It's an OK trail with a lot of surface street crossings that link cement paths behind backyards in the Northwest section. Heading east from 76th and Sheridan the path dips down into a concrete channel that carries the creek. The feel is industrial, it's an old urban / housing projects area. You climb back out of the channel around Lowell. This area has been closed for construction for about 4 years, but is nearing completion. You can get through it when they are not actively working, otherwise you will have to detour on surface streets. I recommend it for family walks, only OK for cycling.
That was fun. And yes it's not an aggressive trail, mostly flat but the length was perfect. Of course I never plan my water right but once I hit the end in Greeley (I started in Windsor) I rode into to town and fueled up on water. I went today 7/8/17, a bit warm but I didn't want to stop and double back because each part of the trail was so interesting, I wanted to see what each curve brought, even the few miles through "town" looking at the houses up against one of the many small lakes was interesting, Kinda want to live there now. Thanks Larimier County and or Weld and Traillink.
I read about this trail and wanted to check it out on my drive between Durango and Telluride. I am from out of state and not familiar with this area. I started in Ridgeway and headed out to the state park. I asked a gentleman at the visitor center right in town about the trail beyond end of pavement because I had both road and mountain bike with me, and he informed the trail continues beyond end of pavement, so I took mountain bike. Overall it was a warm July afternoon ride, and dry. The scenery is ordinary with not much foliage or greenery The trail at the end of pavement is a fun single track and it is cooler there due to body of water. Being alone I did not go too far and recommend avoid solo travel as the area was quite deserted, even though a state park.
This is a bike ROUTE, NOT a bike TRAIL. Over 1/3 of this trail is on road. And not residential roads. These are busy thoroughfare's and I do not recommend for anyone who is not familiar or comfortable riding in traffic with cars, trucks, semi's, construction vehicles, and buses. I started at 57th Street trail head and it's basically random sidewalks intermixed with road with a tunnel that passes underneath highway 34 until you get to the Boyd Lake area of the trail. I ride bike trails to get out of traffic and this is not out of traffic.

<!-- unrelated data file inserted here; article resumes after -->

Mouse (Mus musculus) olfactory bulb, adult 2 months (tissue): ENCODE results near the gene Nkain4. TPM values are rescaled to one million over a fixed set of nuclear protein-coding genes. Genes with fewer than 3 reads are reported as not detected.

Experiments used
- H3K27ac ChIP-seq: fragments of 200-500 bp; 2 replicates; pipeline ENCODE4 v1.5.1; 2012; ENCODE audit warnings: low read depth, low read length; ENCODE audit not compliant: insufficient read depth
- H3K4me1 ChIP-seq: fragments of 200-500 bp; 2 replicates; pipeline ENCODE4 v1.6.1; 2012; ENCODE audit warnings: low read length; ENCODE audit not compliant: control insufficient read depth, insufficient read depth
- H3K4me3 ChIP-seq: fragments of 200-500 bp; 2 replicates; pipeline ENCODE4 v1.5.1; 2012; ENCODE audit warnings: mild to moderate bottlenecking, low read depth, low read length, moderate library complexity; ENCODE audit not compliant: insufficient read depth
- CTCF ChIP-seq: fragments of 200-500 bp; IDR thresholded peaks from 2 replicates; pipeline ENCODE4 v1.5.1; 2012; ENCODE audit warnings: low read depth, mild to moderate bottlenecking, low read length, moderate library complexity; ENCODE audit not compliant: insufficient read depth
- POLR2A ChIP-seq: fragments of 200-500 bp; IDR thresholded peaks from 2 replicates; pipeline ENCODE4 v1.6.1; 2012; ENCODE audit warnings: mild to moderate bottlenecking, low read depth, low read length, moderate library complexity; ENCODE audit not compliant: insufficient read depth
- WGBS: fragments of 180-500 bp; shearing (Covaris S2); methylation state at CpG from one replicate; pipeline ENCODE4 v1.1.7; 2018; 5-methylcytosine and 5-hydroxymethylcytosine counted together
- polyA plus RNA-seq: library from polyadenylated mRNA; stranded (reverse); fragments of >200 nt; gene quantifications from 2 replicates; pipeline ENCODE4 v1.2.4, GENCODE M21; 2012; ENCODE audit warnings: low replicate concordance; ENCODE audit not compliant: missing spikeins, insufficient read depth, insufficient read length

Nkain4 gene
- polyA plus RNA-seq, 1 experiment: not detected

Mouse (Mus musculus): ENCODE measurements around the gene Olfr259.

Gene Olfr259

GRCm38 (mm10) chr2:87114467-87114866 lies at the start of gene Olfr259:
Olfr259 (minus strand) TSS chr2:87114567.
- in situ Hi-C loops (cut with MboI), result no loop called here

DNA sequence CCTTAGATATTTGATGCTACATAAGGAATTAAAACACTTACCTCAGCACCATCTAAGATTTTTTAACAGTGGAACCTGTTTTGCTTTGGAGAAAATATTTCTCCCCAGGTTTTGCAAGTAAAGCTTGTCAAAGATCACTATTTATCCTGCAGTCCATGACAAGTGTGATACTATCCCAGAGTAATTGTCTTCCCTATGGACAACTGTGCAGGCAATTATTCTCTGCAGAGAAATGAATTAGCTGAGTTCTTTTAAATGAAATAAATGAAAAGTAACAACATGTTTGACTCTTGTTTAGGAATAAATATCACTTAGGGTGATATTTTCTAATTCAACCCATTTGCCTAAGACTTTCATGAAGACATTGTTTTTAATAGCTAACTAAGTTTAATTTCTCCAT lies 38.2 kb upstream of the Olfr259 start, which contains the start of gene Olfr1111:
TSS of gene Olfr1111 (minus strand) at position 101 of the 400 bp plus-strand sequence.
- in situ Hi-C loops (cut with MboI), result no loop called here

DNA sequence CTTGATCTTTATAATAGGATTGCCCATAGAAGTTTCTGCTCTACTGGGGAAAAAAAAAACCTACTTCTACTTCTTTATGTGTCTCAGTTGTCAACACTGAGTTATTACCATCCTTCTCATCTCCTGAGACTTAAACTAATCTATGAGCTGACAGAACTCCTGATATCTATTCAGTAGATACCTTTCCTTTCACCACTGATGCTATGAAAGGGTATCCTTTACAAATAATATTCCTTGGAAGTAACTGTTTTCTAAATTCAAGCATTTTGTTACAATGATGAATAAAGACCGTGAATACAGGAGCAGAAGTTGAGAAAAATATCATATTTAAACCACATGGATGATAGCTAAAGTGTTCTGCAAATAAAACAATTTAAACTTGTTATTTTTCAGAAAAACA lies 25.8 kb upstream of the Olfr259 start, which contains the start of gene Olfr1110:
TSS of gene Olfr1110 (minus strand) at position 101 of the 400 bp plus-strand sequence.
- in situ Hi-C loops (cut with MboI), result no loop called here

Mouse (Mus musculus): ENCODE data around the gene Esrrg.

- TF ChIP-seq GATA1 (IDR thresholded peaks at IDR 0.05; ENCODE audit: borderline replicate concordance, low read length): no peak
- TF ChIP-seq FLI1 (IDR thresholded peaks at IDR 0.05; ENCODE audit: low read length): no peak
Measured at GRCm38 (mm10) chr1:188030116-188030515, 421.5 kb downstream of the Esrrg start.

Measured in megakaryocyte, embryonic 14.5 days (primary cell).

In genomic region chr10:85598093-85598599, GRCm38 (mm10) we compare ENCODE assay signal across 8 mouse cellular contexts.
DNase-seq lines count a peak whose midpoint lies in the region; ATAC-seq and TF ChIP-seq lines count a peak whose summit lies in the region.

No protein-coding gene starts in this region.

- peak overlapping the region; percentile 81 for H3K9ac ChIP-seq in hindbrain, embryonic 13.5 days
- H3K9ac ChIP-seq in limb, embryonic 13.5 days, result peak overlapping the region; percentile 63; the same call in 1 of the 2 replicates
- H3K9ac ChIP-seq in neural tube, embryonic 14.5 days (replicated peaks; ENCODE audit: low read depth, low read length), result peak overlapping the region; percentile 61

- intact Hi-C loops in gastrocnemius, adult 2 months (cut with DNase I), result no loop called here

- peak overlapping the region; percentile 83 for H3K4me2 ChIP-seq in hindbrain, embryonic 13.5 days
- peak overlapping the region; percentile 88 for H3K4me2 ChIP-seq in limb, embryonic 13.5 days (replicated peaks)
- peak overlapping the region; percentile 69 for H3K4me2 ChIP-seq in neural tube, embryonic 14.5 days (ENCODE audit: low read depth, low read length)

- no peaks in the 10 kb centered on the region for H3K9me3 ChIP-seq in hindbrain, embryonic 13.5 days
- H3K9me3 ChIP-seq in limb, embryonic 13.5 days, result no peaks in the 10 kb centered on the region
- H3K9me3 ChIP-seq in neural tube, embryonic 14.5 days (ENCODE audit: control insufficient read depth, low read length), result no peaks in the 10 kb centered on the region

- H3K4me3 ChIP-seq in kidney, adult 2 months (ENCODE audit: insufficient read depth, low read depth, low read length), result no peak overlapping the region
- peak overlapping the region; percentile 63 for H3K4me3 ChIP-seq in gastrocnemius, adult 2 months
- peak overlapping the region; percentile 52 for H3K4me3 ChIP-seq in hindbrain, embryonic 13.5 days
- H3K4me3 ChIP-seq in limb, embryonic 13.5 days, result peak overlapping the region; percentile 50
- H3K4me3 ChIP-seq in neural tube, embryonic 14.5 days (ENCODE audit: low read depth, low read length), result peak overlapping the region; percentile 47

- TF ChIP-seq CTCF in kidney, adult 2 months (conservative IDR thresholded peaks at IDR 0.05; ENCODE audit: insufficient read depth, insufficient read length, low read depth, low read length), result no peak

I've done this trail on a double drop longboard. I've done sections of this trail many times and have only done the full loop once. I'm reviewing the full loop and give it four stars because it's not finished. When we started we parked at Boyd Lake which costs $8 to park which is kind of a bummer. We went clockwise around the whole loop and my GPS said we did 20.5 miles. There's a couple of tricky spots to navigate but not a big deal since they are short spots. The first spot is when you get to Wilson Ave. where the trail ends at 8th St. Head West on 8th and continue all the way to the end. 8th St. changes names to Imperial Ridge Dr then Zachary Dr. Once you've reached then end of Zachary walk through a short field and down towards the creek so as not to trespass. Once you've reached Namaqua Rd. the concrete trail begins again and you know are starting the second leg of the trail. You'll take the trail to its end at W 57th St. which is the worst part of the loop. 57th St. is a busy road with little to no shoulder and dangerous to pedestrians. Once you cross the rail road tracks you can access the trailer park and use S. Berry Dr. to make you way to Hwy. 287 (Garfield Ave.) Now the path begins again and you are on your way back to Boyd. This path in either direction offers fun little downhill sections that are great fun on a longboard. Our top speed never exceeded 20mph.
There are big plans for this trail - but they have not happened yet. Today this is a one mile stretch of paved trail that does not link with any other trails.